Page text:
June 1989: 19th-Century Photographs of New York by George Brainerd and Breading Way, an exhibition of 23 photographs of 19th-century New York by two photographers affiliated with The Brooklyn Museum, George Brainerd (1845-1887) and Breading G. Way (d. 1940), opened at The Brooklyn Museum June 30. The works, dating from the late 19th century, depict the changing city in that era, and serve not only as historical documents but also as creative personal visions. The exhibition will be on view in the Prints and Drawings Galleries, located on the second floor, through October 2, 1989.
George Brainerd’s interest in the machinery of photography led him to invent several cameras with which he photographed Long Island, Manhattan and Brooklyn in the midst of growth and industrialization. His records of the harsher realities of shanty towns, obsolete characters such as the soap-fat man, and the elegant promenades in Central Park depict life in New York City and Brooklyn with a silent profundity.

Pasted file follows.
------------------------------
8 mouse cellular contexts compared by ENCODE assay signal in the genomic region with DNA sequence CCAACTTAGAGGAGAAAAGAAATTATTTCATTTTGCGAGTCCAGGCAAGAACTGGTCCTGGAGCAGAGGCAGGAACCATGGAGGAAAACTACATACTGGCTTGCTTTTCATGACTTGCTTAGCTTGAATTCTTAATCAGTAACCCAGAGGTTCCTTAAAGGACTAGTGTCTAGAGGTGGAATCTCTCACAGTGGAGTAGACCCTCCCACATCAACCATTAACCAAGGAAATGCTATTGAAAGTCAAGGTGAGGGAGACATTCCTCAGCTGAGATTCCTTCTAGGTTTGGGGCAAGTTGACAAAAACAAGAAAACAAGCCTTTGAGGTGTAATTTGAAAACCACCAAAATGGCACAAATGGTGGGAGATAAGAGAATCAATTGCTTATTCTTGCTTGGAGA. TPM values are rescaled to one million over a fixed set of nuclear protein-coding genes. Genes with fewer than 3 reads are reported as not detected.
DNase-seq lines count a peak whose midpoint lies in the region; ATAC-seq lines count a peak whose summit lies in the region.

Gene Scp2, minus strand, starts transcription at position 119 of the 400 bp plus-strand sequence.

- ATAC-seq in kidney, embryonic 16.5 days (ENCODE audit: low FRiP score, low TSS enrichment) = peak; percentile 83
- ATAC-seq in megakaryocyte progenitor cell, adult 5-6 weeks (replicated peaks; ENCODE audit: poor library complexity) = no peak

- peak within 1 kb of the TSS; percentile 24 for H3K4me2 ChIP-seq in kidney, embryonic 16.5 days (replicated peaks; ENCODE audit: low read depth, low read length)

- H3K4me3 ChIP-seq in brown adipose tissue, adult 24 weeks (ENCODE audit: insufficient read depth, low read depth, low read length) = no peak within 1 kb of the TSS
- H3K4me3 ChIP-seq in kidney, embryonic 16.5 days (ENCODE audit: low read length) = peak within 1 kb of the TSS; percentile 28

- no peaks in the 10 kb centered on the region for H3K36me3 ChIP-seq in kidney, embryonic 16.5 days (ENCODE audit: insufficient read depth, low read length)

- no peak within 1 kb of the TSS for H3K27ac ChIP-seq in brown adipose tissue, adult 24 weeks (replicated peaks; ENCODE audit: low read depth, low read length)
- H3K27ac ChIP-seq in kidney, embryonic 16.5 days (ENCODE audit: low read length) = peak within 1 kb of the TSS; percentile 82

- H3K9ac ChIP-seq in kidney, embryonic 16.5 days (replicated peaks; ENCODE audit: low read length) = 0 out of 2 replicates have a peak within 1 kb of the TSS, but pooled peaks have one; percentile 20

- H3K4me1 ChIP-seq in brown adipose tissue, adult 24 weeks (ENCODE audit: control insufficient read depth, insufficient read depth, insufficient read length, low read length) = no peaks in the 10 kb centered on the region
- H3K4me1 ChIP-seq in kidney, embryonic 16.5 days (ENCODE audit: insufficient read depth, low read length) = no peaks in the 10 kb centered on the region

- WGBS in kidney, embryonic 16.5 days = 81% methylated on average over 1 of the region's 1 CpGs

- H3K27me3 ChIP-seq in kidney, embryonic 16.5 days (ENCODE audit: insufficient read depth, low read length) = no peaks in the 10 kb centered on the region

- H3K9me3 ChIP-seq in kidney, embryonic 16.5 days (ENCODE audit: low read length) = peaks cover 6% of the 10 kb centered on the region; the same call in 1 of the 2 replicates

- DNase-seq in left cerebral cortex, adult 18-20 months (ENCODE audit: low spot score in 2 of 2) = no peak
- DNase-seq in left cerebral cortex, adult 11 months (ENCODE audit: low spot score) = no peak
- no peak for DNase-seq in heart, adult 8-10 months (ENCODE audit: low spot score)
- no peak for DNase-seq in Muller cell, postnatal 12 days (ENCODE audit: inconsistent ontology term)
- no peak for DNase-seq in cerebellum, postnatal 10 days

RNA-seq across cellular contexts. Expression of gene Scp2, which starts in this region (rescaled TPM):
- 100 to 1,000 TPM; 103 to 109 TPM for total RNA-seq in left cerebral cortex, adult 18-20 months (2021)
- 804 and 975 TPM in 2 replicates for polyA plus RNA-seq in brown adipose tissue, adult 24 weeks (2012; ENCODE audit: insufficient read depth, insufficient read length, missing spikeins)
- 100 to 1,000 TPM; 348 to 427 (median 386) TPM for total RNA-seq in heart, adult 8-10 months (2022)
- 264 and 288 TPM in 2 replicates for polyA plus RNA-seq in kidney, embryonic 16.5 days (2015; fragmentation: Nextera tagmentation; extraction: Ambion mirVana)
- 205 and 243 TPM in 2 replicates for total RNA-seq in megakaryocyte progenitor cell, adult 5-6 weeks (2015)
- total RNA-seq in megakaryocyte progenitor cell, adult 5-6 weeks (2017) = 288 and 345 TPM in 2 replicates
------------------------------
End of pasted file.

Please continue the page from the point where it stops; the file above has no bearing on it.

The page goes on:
Breading Way also addressed new phenomena of New York such as the fascination with the beach as a place of leisure. Delicate figures clothed in black suits and carrying parasols dot the stark white beach, recalling paintings by such early Impressionist artists as Eugène Boudin. In another view, East River Bridge conveys the 19th century’s initial wonder over the sleek steel feats of technology.
This exhibition, selected and organized by Karyn Zieve, Assistant Curator in the Museum’s Prints and Drawings Department, has been arranged in conjunction with the exhibition Selected Photographs at The Brooklyn Museum. Together they serve as a commemoration of the 150th anniversary of the birth of photography.
Brooklyn Museum Archives. Records of the Department of Public Information. Press releases, 1989 - 1994. 1989, 096-97.